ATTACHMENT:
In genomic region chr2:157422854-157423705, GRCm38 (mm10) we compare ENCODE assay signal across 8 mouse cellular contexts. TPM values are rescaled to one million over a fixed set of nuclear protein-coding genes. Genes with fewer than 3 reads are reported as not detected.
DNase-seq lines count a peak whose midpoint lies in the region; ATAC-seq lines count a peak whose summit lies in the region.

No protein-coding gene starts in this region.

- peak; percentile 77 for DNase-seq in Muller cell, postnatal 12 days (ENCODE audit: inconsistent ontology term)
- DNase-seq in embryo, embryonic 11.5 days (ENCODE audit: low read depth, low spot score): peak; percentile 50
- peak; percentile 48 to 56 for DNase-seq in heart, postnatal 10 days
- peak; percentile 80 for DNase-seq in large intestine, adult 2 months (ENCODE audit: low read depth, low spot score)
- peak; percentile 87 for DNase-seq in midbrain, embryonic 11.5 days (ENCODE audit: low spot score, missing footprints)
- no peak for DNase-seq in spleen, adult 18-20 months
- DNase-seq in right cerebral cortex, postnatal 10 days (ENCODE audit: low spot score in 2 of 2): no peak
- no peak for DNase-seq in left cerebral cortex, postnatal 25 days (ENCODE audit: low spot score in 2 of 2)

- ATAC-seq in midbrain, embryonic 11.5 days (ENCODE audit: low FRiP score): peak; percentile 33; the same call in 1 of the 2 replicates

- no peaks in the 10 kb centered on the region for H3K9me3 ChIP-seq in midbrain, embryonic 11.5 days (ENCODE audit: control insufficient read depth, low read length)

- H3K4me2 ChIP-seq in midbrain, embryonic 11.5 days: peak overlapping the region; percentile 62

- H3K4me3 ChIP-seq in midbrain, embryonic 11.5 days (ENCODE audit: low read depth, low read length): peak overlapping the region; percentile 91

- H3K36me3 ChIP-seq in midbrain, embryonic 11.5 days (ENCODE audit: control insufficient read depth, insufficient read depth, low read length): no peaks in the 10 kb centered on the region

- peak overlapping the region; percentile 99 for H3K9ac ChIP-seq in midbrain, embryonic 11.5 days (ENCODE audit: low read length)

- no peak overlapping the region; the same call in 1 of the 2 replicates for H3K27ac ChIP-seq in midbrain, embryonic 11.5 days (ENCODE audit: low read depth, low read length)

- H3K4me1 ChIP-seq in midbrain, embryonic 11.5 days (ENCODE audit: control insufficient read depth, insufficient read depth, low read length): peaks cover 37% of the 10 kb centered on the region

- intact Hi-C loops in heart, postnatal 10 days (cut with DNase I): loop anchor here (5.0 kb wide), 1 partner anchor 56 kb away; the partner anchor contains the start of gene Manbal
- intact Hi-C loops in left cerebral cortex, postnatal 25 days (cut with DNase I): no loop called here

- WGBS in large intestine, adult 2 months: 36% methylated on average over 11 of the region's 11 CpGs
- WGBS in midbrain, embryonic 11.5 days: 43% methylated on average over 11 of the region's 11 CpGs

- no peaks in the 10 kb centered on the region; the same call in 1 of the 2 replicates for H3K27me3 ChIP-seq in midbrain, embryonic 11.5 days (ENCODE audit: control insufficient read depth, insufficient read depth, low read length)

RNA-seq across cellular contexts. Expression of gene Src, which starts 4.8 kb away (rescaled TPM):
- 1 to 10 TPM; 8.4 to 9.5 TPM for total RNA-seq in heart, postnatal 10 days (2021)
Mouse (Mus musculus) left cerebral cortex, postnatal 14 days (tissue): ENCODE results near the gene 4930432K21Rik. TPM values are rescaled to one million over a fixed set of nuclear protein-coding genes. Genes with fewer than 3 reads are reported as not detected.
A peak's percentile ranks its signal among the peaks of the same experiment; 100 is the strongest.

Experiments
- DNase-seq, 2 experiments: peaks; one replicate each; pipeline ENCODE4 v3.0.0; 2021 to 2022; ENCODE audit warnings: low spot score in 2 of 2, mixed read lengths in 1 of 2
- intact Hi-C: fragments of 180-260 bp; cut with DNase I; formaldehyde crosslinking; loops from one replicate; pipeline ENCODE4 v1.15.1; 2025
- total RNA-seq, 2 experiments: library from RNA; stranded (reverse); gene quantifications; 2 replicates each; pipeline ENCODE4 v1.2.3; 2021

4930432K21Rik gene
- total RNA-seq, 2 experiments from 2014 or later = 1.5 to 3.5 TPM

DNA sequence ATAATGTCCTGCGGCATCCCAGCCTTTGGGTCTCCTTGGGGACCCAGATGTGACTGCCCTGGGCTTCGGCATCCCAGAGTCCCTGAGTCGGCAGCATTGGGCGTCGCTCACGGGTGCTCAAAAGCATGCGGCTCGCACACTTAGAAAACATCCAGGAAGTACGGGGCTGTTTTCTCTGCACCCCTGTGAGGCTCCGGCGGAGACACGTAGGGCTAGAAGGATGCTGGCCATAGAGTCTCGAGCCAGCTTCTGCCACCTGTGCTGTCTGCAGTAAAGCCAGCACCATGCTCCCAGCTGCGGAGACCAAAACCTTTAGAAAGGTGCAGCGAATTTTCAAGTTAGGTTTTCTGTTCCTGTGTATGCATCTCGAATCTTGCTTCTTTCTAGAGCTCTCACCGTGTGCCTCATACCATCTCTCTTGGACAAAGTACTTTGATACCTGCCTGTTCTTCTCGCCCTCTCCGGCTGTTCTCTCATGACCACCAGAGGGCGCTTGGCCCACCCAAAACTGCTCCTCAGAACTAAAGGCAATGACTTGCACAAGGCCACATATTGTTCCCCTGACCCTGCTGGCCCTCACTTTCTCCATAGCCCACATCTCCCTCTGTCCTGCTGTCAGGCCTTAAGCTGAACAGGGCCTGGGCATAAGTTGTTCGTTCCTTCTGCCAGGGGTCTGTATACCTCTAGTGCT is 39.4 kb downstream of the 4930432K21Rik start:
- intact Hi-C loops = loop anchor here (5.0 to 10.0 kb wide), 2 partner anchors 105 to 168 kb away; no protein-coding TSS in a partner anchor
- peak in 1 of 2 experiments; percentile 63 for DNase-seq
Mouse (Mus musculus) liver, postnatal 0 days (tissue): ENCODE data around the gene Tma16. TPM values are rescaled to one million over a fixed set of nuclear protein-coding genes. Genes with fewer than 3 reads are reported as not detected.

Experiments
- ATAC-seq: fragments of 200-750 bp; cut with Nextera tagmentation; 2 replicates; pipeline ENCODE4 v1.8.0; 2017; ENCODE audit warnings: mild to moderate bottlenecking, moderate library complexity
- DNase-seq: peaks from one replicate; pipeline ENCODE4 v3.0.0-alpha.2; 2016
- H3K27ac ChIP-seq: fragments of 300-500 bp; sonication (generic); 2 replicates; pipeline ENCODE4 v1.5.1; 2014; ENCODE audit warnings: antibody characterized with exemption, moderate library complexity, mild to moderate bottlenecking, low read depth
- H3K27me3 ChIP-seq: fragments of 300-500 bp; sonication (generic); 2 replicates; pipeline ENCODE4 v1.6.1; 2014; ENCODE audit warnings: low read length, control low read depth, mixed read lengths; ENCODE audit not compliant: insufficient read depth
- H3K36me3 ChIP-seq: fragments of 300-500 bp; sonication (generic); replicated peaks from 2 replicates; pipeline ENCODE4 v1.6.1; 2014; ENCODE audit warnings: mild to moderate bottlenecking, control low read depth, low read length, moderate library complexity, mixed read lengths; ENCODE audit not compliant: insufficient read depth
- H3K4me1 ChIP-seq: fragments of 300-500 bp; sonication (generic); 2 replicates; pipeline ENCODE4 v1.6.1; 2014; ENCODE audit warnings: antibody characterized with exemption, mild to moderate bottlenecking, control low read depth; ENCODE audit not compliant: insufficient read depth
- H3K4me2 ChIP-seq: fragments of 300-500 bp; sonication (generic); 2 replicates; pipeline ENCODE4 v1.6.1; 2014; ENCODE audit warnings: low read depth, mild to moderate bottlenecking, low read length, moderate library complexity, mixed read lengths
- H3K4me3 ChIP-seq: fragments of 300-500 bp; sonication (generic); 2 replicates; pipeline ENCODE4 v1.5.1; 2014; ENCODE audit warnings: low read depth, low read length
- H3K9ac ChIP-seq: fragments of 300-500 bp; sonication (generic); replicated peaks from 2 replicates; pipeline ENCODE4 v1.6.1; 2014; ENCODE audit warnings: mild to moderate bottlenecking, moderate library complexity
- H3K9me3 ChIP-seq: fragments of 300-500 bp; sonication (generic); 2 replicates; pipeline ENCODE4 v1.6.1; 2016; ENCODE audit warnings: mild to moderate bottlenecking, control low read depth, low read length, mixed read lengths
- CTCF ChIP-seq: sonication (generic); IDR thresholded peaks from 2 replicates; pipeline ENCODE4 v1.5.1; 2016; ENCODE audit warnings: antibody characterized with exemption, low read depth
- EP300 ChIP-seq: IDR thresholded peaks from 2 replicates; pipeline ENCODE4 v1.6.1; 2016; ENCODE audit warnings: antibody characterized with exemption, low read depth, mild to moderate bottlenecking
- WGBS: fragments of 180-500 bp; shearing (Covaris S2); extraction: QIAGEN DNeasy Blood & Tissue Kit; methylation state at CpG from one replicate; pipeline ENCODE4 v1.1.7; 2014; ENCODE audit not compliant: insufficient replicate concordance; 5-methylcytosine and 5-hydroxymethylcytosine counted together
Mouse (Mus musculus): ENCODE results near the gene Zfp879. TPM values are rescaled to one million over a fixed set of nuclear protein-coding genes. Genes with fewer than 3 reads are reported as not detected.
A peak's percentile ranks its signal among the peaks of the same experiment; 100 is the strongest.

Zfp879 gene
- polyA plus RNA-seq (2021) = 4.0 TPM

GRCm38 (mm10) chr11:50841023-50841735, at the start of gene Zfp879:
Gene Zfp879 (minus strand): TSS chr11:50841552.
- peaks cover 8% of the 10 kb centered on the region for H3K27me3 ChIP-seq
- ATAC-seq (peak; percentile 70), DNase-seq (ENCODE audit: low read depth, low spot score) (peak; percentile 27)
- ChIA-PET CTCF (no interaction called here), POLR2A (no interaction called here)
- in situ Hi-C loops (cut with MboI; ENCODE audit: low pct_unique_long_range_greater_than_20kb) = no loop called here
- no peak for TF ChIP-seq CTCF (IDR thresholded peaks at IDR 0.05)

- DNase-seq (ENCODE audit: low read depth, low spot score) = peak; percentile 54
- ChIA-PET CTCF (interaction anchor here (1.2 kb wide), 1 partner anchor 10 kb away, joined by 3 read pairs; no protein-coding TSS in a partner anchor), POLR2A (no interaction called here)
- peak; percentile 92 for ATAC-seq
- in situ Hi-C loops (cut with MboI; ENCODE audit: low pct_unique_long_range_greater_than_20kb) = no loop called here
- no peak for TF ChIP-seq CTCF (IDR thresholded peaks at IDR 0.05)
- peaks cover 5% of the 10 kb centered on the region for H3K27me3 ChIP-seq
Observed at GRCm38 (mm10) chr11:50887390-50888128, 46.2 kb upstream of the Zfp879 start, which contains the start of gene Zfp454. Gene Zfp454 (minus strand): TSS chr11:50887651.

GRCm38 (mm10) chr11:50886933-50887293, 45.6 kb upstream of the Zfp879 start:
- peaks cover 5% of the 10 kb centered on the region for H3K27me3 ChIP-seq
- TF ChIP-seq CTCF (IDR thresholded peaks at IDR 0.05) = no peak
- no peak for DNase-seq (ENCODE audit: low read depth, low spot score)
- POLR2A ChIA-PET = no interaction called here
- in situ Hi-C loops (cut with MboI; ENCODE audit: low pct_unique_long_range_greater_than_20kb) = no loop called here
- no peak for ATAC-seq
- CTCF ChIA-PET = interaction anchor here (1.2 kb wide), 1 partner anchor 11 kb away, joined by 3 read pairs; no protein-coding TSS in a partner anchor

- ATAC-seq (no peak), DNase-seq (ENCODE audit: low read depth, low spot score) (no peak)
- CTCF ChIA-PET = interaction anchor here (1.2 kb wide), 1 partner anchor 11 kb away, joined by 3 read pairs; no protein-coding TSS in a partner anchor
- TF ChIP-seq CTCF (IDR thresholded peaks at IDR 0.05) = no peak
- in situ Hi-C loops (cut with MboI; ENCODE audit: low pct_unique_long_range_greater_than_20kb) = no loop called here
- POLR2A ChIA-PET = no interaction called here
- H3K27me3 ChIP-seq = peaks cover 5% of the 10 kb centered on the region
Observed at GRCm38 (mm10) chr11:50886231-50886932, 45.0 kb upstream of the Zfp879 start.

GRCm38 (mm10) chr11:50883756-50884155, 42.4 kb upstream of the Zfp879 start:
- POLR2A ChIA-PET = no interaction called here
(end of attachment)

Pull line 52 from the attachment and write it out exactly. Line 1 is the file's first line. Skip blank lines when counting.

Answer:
- WGBS: fragments of 180-500 bp; shearing (Covaris S2); extraction: QIAGEN DNeasy Blood & Tissue Kit; methylation state at CpG from one replicate; pipeline ENCODE4 v1.1.7; 2014; ENCODE audit not compliant: insufficient replicate concordance; 5-methylcytosine and 5-hydroxymethylcytosine counted together